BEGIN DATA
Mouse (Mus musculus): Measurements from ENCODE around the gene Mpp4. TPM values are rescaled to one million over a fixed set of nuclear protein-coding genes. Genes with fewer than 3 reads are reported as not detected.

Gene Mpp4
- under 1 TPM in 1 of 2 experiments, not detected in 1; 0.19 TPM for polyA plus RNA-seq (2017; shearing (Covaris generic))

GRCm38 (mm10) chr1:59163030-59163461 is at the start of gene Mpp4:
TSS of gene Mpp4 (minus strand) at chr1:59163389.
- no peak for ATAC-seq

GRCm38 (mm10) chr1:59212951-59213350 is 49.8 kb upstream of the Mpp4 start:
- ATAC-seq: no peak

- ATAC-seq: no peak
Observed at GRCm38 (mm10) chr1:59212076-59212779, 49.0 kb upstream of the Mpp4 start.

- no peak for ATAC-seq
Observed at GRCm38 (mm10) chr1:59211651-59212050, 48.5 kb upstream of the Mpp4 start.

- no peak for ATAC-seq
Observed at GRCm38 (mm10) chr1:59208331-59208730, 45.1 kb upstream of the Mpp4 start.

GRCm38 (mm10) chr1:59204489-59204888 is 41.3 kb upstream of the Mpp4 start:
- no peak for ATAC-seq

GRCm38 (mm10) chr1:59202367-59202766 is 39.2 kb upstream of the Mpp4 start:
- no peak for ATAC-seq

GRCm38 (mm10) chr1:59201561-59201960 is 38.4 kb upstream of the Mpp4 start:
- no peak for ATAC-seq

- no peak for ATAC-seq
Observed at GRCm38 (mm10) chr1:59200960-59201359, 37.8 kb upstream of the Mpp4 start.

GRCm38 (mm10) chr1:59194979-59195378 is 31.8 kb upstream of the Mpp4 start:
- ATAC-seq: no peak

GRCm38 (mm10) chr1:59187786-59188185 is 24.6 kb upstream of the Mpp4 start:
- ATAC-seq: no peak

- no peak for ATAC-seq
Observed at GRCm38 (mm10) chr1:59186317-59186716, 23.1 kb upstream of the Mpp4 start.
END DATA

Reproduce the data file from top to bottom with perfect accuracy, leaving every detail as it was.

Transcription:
Mouse (Mus musculus): Measurements from ENCODE around the gene Mpp4. TPM values are rescaled to one million over a fixed set of nuclear protein-coding genes. Genes with fewer than 3 reads are reported as not detected.

Gene Mpp4
- under 1 TPM in 1 of 2 experiments, not detected in 1; 0.19 TPM for polyA plus RNA-seq (2017; shearing (Covaris generic))

GRCm38 (mm10) chr1:59163030-59163461 is at the start of gene Mpp4:
TSS of gene Mpp4 (minus strand) at chr1:59163389.
- no peak for ATAC-seq

GRCm38 (mm10) chr1:59212951-59213350 is 49.8 kb upstream of the Mpp4 start:
- ATAC-seq: no peak

- ATAC-seq: no peak
Observed at GRCm38 (mm10) chr1:59212076-59212779, 49.0 kb upstream of the Mpp4 start.

- no peak for ATAC-seq
Observed at GRCm38 (mm10) chr1:59211651-59212050, 48.5 kb upstream of the Mpp4 start.

- no peak for ATAC-seq
Observed at GRCm38 (mm10) chr1:59208331-59208730, 45.1 kb upstream of the Mpp4 start.

GRCm38 (mm10) chr1:59204489-59204888 is 41.3 kb upstream of the Mpp4 start:
- no peak for ATAC-seq

GRCm38 (mm10) chr1:59202367-59202766 is 39.2 kb upstream of the Mpp4 start:
- no peak for ATAC-seq

GRCm38 (mm10) chr1:59201561-59201960 is 38.4 kb upstream of the Mpp4 start:
- no peak for ATAC-seq

- no peak for ATAC-seq
Observed at GRCm38 (mm10) chr1:59200960-59201359, 37.8 kb upstream of the Mpp4 start.

GRCm38 (mm10) chr1:59194979-59195378 is 31.8 kb upstream of the Mpp4 start:
- ATAC-seq: no peak

GRCm38 (mm10) chr1:59187786-59188185 is 24.6 kb upstream of the Mpp4 start:
- ATAC-seq: no peak

- no peak for ATAC-seq
Observed at GRCm38 (mm10) chr1:59186317-59186716, 23.1 kb upstream of the Mpp4 start.